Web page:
Baby Sleep

For new mum Nicole Blake, having a good sleeper was a dream come true.

Until at 12 weeks old little Zac decided that sleeping particularly at night just wasn't for him. "The waking became five times eight times ten times we got to a period where he was waking hourly all night and it just went on and on and on"

That's when motherhood became a living nightmare and as many parents know sleep deprivation can be soul destroying. Zac's sleeping patterns were so bad Nicole was sleeping next to him on the nursery floor! "I think we all know as mums of young babies how exhausting those first few months are because there really is little you can do but to attend to your baby crying feeding its exhausting. It controls everything it changes the way you feel about your baby during the day it changes your happiness and how you interact with him during the day because you've got nothing left"

"There's nothing worse than being tired you just can't function" first time mum Lucy Reichstein has had her fair share of sleepless nights too. "It was about us finding a medium that worked for William and for us"

But bombarded with so much talk and literature about how we should be getting our babies to sleep both Lucy and Nicole just didn't know where or who to turn to. "it is looking at the first year looking at establishing healthy sleep habits and not thinking that can happen in one or two or three days"

And this is the wakeup call they both needed, a book written by Adelaide psychologist Angie Willcocks and central Queensland uni's head of paediatric sleep research Dr Sarah Blunden.

The books not like most, in fact it flies in the face of what many health professionals are telling mums to do.

Controlled crying. They say is not a solution not only because it's hard on parents, but because the jury's still out on what psychological damage it can do to a baby.

"What happens if we're wrong just what happens if it does have a detrimental effect what then?"

It's a risk Nicole wasn't prepared to take. Nicole was looking for a more supportive approach and found the answers in the sensible sleep solution.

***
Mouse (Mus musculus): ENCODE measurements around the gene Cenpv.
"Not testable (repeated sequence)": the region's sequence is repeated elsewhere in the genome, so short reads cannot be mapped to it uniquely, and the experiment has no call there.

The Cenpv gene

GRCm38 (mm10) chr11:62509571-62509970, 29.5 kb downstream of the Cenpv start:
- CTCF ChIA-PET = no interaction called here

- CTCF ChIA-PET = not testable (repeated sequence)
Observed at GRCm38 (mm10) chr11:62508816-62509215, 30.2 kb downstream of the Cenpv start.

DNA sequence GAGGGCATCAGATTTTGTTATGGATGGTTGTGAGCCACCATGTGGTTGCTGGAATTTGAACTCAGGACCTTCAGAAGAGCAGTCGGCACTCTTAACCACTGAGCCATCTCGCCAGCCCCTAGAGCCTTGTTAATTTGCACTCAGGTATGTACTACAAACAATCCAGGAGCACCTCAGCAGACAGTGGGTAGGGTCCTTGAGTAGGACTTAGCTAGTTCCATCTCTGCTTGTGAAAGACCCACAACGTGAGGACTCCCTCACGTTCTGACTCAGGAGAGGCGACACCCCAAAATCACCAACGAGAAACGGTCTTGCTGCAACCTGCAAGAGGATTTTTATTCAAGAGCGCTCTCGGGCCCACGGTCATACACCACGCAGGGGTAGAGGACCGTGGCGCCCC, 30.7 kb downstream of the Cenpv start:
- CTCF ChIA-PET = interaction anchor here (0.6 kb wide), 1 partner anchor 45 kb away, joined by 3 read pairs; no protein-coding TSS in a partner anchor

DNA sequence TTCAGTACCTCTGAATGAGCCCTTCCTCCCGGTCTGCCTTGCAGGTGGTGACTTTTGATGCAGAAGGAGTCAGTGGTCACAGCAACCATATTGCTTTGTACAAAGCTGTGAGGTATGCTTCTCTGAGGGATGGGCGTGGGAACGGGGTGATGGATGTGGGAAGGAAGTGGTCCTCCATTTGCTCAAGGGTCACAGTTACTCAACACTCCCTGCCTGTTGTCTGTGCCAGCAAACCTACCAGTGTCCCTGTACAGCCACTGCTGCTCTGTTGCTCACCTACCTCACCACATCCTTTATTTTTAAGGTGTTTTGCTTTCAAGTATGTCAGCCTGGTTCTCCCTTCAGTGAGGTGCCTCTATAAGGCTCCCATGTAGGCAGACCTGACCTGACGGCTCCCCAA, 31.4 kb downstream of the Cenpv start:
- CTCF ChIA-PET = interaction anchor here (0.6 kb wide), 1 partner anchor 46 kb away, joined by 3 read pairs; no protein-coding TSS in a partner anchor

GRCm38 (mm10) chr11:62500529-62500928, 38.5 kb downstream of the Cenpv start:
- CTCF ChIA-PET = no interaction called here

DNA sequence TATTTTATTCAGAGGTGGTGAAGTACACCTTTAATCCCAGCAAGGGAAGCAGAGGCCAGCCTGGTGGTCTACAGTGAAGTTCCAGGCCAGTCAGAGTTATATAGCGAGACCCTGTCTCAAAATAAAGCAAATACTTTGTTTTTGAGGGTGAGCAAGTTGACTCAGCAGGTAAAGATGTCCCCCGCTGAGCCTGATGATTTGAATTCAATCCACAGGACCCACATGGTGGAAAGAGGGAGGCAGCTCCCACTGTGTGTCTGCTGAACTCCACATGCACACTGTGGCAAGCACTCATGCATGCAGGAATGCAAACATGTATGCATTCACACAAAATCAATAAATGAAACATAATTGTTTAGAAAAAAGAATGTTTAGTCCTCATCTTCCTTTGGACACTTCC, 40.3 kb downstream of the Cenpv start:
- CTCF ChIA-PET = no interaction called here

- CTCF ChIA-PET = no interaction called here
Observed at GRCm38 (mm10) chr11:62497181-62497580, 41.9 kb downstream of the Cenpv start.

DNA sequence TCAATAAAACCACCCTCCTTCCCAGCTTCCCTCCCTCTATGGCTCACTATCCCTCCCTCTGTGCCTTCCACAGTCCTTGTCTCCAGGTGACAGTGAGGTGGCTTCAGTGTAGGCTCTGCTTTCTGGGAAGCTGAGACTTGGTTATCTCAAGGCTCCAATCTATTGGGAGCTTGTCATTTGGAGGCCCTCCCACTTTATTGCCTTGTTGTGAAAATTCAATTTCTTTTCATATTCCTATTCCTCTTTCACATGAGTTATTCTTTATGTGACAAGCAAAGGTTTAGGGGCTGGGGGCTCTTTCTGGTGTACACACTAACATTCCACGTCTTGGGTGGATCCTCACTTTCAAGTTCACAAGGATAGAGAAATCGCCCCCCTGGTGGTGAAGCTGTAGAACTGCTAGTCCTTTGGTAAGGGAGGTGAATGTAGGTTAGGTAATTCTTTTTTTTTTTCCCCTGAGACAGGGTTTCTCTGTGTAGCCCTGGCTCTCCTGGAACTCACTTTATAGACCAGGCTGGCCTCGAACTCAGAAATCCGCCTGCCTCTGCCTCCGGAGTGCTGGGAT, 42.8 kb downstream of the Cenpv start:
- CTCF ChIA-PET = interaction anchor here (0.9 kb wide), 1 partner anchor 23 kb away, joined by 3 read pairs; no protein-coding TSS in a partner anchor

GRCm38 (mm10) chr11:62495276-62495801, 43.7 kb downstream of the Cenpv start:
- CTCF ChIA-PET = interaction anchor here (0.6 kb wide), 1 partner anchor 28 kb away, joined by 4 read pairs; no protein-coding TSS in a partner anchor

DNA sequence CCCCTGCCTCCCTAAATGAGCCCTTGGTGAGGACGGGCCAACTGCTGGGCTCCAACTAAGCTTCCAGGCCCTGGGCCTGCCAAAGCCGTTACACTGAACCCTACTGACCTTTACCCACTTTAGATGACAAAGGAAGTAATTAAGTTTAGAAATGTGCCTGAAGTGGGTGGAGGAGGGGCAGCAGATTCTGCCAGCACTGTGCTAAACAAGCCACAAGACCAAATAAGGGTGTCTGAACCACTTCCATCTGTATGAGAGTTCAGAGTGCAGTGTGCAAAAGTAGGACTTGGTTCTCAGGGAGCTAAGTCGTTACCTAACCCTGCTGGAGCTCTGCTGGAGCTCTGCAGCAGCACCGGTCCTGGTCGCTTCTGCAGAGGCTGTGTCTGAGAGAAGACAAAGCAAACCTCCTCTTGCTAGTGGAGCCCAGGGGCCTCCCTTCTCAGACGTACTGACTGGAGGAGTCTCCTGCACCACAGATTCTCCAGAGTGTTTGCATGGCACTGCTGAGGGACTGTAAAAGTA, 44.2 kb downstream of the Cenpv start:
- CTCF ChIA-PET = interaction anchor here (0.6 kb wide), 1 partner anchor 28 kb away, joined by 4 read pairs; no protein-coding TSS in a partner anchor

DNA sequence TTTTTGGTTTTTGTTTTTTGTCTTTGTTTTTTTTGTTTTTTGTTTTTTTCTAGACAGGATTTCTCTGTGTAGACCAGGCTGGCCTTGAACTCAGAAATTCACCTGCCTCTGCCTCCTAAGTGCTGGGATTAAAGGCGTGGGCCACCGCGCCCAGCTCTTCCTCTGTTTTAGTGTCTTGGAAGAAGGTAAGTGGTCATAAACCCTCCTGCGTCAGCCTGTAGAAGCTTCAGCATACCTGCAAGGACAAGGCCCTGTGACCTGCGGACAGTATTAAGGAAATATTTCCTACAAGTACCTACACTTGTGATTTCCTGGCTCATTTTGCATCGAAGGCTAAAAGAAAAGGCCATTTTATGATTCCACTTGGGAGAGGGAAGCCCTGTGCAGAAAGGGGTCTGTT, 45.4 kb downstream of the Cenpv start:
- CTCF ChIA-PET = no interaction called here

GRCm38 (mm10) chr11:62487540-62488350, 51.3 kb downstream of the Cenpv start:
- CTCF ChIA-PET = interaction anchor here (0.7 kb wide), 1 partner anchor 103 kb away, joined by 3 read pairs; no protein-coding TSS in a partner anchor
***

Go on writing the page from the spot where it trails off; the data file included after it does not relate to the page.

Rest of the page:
"The book provides a gentle settling technique that allows you to attend to the baby and puts something in place that's not going to create bad habits later on"

Cotts - creating opportunities to self -soothe

Calm activity as sleep time approaches

Check baby's needs are taken care of

Give baby a sleep aid

Cuddle baby in your arms until drowsy

Put baby in cot while still awake

Gentle rub or pat baby's back

Step away

The book calls it cotss - creating opportunities to self sooth.

They say it's important to start by calming activity around your bub when sleep time approaches

Check that all baby's needs have been taken care of like a feed a nappy change or a burp.

If it uses one, giving your baby a sleep aid like a dummy

Then a few cuddles. Before placing bub in the cot while still awake

Gently rub or pat baby's back

And step away.

If the baby's cries escalate repeat the last few steps.

"Self-soothing is the ability to teach a baby to be calm enough and confident enough to wait to stay alone that can happen in the day time practiced in the day time then at night time"

Sarah and Angie say understanding a baby's brain development is also a big help. "I don't think a baby who wakes in the night in the first year has a sleep problem and parents can get a bit anxious and worried if they're hearing all the time that their baby shouldn't be waking at night because it is normal developmental behaviour in the first year"

"When a parent understands about brain development it's much easier to understand and expect different types of sleep patterns in your baby"

And only once that's sorted is when a routine should be set.

Lucy says "I guess what i like about it is there's much literature on sleep and having a full night's sleep but as a new mum you don't have time to read it this draws on a lot of practices and it's in the one place" The book's also helped Lucy clue into William's signs of tiredness the obvious ones like crying and rubbing eyes but also the more subtle signs. "A baby can become quite active and jerky and that can actually be a tired sign and something parents might miss might think baby is excited but not - just tired"

Angie and Sarah say the most important thing to remember is every child's different. Listen to what your baby needs, be patient with your baby and yourself and run your own race. "We're a high performance society a 24 hour society and we expect a lot from all members of our society most particularly mothers" thanks to the book, that pressure's lifted for both Nicole and Lucy who are finally getting some decent shut-eye.

Further Details

"The Sensible Sleep Solution" by Sarah Blunden & Angie Willcocks available at most bookstores or www.sleepeducation.net.au